Mistake #5: Enabling denial
Your friend may have lost their loved one after a “long goodbye” and doesn’t feel there is anything left to grieve, especially if they acted as a caregiver before the loss. While this sentiment has some validity, we shouldn’t assume there is no more grieving to be done or “no more tears to be cried.”
Prolonged efforts to deny grief will be ultimately be counterproductive. This is different from a person experiencing the Denial Stage of Grief, which is more about denying that the person is actually gone. A person denying grief is rejecting their own need to mourn.
Better approach: Encouraging honesty about the reality of grief
The best thing you can do for a friend in this position is to first validate the grieving that took place before their loved one’s passing, and then acknowledge that life still looks different now, in the absence of their loved one. Careful questions about difficulty with tasks or visiting certain places, or a perceived change in other relationships, may help reveal there is grieving yet to be done.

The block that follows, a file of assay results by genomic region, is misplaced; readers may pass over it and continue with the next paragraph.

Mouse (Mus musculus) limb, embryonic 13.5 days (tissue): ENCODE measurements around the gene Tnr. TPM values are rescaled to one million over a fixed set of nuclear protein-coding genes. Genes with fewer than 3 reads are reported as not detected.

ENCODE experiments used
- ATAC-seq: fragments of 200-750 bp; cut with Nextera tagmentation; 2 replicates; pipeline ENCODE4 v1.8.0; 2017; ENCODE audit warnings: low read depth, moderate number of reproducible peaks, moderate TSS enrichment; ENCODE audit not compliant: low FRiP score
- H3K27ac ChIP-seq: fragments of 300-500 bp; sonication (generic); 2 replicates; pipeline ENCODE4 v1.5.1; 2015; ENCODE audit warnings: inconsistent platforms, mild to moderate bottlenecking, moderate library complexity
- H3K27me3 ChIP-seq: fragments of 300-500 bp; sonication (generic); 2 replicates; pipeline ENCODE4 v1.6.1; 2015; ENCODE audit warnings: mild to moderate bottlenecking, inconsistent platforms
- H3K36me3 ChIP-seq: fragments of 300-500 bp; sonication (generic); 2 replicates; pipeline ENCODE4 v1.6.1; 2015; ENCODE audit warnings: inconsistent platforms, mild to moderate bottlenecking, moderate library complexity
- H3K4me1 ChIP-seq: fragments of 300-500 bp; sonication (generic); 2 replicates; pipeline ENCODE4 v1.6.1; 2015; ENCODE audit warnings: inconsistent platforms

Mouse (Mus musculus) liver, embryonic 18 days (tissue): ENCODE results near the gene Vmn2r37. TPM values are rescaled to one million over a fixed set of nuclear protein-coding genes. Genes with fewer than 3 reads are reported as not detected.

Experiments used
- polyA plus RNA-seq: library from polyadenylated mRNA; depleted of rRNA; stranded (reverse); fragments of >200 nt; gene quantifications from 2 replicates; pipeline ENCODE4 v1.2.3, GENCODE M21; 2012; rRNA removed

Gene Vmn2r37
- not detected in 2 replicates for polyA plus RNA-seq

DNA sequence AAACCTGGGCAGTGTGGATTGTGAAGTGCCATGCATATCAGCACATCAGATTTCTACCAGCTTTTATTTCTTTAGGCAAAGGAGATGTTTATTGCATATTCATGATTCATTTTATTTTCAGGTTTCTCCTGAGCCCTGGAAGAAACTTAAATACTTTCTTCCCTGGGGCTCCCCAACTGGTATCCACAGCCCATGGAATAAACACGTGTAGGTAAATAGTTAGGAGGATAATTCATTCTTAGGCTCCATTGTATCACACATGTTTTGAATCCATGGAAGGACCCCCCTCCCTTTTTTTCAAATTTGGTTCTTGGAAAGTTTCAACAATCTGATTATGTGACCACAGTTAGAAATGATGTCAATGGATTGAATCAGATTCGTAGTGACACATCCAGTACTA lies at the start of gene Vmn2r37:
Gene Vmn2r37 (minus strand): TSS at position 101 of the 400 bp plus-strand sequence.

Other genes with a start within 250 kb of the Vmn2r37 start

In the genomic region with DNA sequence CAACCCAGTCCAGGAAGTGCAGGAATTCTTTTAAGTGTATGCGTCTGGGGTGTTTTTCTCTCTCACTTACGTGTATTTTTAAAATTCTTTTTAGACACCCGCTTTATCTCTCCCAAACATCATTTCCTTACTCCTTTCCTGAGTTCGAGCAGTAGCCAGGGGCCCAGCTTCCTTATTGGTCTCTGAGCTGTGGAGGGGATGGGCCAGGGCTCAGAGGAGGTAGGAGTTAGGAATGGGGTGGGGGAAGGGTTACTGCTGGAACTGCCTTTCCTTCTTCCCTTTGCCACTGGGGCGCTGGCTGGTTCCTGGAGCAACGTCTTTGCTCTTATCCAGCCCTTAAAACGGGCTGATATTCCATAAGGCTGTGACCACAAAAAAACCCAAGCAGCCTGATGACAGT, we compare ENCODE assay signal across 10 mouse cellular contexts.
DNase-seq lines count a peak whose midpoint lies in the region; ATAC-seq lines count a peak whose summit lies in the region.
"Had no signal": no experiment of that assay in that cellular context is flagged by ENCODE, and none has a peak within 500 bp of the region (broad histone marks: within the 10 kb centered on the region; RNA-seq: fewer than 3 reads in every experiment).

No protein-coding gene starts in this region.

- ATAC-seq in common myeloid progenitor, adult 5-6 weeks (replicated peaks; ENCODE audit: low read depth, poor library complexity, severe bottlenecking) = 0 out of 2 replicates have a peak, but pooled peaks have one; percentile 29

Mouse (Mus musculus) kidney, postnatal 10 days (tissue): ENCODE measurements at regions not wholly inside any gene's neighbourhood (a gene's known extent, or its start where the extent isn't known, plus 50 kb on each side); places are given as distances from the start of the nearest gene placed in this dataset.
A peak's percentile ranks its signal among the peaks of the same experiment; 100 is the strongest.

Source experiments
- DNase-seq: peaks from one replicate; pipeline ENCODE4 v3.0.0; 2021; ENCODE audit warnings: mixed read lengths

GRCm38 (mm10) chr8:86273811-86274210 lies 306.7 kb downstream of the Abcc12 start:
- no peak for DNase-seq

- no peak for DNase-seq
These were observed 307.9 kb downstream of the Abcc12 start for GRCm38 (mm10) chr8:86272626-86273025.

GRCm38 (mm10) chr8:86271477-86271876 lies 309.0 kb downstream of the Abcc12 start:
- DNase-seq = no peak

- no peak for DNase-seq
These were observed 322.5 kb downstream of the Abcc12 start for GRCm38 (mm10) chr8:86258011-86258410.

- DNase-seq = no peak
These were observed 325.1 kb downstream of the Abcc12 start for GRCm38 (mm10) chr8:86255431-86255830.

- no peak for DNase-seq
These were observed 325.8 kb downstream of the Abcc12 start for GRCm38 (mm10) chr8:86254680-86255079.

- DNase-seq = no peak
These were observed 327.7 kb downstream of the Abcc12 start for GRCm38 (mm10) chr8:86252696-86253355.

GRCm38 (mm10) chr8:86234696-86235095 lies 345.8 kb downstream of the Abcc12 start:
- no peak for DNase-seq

Being present for a friend in the midst of grief is sacred and important work. However, we shouldn’t be the sole provider of care in these situations. Encourage your friend to seek grief counseling or join a care group like GriefShare. These resources can do the heavy lifting of guiding someone through their grief, allowing you to focus on simply showing up as a caring friend.
For information about GriefShare and other care resources, visit our Care page.